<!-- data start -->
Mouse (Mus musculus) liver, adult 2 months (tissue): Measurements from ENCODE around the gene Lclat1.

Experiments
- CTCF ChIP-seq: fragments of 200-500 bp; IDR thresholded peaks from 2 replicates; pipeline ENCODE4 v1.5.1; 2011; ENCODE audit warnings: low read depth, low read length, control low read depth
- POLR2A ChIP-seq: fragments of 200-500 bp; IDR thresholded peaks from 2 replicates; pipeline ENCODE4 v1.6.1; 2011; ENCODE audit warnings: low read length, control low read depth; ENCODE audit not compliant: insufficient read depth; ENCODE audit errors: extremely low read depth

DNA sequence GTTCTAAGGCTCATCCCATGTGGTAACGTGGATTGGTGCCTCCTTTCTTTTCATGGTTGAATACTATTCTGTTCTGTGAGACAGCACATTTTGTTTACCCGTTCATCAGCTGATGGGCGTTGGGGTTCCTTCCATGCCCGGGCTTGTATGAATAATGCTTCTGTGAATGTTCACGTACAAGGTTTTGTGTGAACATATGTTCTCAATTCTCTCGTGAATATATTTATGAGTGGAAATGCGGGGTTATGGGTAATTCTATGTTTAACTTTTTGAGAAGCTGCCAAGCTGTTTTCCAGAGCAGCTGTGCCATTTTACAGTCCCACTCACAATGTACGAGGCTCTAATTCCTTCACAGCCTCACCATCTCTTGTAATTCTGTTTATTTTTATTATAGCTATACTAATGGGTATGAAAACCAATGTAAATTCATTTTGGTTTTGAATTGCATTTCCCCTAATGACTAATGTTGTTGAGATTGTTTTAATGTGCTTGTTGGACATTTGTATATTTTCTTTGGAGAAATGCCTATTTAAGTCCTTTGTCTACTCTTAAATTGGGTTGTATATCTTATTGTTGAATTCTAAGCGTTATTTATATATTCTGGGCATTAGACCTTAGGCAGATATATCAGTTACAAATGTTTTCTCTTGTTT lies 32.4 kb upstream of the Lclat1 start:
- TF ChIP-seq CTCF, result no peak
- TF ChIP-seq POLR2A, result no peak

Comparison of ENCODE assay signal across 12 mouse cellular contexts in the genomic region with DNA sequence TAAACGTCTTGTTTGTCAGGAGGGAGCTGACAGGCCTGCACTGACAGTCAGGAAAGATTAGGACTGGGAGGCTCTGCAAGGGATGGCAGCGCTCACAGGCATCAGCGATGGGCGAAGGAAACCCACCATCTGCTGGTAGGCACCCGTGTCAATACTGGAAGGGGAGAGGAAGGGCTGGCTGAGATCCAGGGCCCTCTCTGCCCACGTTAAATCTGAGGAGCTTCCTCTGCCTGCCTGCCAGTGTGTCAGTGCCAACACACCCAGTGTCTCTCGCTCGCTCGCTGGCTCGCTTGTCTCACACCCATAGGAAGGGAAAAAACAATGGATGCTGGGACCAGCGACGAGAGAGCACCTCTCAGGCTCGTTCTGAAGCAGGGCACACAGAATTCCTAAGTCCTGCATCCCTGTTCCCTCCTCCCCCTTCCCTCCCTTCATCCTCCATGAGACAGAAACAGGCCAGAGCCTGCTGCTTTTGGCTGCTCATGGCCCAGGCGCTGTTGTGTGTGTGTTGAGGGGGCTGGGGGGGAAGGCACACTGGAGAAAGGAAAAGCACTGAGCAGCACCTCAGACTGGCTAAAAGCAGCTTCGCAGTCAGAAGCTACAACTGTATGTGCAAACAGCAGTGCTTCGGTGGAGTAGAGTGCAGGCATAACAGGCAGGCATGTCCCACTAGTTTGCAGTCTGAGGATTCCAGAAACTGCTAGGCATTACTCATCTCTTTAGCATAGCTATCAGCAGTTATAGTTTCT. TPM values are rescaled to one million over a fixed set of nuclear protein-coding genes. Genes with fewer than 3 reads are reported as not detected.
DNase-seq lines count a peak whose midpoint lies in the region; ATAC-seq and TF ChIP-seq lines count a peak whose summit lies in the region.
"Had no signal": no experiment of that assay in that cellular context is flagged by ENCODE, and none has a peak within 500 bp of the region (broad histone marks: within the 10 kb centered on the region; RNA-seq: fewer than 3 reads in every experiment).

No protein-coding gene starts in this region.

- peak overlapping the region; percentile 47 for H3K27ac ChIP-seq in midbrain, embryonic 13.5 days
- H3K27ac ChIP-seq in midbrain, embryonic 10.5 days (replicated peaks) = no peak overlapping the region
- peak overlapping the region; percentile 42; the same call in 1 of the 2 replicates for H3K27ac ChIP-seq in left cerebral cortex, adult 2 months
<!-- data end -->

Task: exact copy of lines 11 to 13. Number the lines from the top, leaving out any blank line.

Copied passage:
No protein-coding gene starts in this region.

- peak overlapping the region; percentile 47 for H3K27ac ChIP-seq in midbrain, embryonic 13.5 days
- H3K27ac ChIP-seq in midbrain, embryonic 10.5 days (replicated peaks) = no peak overlapping the region